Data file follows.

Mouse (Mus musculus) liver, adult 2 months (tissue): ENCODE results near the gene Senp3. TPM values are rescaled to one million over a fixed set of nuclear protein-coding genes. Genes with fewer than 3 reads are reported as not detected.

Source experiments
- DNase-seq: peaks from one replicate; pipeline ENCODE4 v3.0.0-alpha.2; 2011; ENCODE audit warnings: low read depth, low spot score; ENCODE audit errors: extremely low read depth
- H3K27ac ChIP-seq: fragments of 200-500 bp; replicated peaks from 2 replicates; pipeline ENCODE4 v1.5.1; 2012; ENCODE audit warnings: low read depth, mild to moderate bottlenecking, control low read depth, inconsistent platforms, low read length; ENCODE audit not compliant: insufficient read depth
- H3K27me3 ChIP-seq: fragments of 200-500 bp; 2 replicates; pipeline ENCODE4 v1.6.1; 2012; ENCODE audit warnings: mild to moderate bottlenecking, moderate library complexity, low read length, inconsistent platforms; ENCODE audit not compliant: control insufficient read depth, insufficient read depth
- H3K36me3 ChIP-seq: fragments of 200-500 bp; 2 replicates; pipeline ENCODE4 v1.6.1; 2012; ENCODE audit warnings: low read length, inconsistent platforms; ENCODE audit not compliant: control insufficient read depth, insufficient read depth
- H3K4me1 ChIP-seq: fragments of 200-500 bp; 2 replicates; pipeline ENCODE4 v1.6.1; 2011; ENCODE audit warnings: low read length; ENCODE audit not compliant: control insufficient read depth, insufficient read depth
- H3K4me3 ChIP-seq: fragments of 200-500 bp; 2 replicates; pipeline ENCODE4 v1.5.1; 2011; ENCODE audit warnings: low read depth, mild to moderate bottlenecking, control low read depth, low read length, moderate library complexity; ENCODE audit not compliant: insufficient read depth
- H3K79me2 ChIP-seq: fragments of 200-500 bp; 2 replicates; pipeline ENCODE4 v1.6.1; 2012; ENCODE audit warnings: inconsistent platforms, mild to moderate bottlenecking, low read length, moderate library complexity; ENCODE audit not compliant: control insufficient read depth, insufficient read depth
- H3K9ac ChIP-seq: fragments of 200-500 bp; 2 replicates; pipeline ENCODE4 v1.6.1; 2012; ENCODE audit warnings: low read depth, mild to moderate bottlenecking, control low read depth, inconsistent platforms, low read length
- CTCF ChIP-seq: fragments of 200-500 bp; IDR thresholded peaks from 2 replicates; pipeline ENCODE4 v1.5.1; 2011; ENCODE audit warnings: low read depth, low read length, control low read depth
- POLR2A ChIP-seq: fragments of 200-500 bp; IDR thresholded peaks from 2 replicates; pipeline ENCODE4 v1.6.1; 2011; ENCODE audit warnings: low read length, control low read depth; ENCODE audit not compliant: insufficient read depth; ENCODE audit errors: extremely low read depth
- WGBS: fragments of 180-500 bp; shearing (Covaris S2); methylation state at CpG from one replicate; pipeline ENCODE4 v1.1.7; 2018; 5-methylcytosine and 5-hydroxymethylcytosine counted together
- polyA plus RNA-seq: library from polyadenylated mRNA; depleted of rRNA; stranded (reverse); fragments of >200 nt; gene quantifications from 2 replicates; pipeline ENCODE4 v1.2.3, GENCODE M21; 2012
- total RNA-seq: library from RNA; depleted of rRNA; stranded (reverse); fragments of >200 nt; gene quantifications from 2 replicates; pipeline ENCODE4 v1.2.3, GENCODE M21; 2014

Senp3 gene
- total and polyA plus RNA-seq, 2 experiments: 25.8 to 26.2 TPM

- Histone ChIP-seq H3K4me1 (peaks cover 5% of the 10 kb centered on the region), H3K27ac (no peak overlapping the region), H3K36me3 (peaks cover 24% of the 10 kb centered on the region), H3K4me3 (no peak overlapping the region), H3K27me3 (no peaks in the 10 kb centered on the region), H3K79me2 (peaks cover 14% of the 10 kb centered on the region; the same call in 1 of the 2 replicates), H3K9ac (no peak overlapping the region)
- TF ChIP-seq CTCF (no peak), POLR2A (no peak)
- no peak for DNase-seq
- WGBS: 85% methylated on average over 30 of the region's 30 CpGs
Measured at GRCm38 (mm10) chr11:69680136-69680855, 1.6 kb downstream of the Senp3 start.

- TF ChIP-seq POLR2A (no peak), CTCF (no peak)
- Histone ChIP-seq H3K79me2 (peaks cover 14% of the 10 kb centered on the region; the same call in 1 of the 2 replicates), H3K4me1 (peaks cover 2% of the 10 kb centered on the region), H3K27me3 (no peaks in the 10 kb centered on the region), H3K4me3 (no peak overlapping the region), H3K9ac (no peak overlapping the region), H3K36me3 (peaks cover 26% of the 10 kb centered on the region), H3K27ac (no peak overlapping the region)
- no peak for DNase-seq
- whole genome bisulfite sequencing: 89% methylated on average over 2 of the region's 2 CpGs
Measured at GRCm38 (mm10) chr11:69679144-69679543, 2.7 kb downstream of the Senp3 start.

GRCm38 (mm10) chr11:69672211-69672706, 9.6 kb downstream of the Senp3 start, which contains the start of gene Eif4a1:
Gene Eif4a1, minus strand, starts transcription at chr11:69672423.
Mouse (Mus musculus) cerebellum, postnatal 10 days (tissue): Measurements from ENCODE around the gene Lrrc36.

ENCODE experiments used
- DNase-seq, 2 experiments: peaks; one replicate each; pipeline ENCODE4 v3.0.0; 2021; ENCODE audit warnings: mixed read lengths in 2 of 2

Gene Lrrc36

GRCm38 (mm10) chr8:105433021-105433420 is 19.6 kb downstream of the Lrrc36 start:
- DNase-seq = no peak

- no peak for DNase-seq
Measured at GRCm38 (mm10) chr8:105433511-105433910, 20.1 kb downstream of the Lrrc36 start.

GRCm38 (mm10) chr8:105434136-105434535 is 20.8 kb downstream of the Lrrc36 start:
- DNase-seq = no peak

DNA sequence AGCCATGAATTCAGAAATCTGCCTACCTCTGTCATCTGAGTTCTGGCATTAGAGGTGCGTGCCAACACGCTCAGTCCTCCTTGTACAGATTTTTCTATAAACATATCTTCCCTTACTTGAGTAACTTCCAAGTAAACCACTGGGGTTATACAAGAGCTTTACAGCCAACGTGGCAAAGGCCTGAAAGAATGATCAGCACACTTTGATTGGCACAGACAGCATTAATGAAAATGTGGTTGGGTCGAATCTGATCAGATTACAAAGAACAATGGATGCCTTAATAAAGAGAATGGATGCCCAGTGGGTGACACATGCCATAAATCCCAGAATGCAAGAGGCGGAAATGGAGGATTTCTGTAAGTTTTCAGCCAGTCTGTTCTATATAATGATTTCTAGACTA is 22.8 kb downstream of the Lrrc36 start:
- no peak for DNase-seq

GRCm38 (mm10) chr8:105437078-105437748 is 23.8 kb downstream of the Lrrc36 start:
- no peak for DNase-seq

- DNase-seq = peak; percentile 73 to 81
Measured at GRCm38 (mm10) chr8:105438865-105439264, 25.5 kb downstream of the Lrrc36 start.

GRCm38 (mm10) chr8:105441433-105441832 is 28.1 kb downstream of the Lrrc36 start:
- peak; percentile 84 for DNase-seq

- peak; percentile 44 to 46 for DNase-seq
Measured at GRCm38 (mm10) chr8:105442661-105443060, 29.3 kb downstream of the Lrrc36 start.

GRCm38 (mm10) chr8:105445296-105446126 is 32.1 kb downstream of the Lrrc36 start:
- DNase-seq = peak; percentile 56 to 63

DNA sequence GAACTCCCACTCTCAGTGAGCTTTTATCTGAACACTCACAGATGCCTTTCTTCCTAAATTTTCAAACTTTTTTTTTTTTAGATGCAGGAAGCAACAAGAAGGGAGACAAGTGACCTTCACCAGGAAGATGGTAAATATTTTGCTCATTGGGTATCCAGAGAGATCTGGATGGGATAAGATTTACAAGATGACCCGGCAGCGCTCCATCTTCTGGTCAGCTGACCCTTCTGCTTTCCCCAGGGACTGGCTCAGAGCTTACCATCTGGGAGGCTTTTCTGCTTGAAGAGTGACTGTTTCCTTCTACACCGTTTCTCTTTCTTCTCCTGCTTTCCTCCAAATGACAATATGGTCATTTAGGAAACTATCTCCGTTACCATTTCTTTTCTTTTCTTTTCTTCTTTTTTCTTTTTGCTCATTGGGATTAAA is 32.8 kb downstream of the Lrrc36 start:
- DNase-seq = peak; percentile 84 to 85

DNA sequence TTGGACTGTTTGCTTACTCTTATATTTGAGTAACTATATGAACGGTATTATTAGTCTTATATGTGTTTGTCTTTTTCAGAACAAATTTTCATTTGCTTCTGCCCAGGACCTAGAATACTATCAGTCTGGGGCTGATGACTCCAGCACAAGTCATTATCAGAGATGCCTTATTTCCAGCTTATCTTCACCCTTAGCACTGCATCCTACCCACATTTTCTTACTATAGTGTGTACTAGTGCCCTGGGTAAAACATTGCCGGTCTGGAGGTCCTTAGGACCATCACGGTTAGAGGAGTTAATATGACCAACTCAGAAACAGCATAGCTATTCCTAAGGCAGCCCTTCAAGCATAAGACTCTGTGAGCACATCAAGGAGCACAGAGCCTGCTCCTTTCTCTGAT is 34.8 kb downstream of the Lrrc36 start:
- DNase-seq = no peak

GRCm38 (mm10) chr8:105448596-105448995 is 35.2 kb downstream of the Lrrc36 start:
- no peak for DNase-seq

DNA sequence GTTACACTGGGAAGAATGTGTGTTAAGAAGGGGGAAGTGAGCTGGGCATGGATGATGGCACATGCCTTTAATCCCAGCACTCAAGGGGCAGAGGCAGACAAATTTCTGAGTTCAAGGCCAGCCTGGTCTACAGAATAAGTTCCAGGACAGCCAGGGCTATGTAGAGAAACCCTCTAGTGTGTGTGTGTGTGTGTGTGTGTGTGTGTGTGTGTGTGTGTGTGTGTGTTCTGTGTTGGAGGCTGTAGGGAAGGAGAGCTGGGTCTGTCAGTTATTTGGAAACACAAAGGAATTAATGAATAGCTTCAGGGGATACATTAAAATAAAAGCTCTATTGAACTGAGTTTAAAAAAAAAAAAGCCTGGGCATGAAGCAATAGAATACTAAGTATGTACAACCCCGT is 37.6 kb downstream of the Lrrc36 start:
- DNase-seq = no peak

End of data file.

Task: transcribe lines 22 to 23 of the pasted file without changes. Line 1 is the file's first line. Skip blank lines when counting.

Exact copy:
Measured at GRCm38 (mm10) chr11:69680136-69680855, 1.6 kb downstream of the Senp3 start.

- TF ChIP-seq POLR2A (no peak), CTCF (no peak)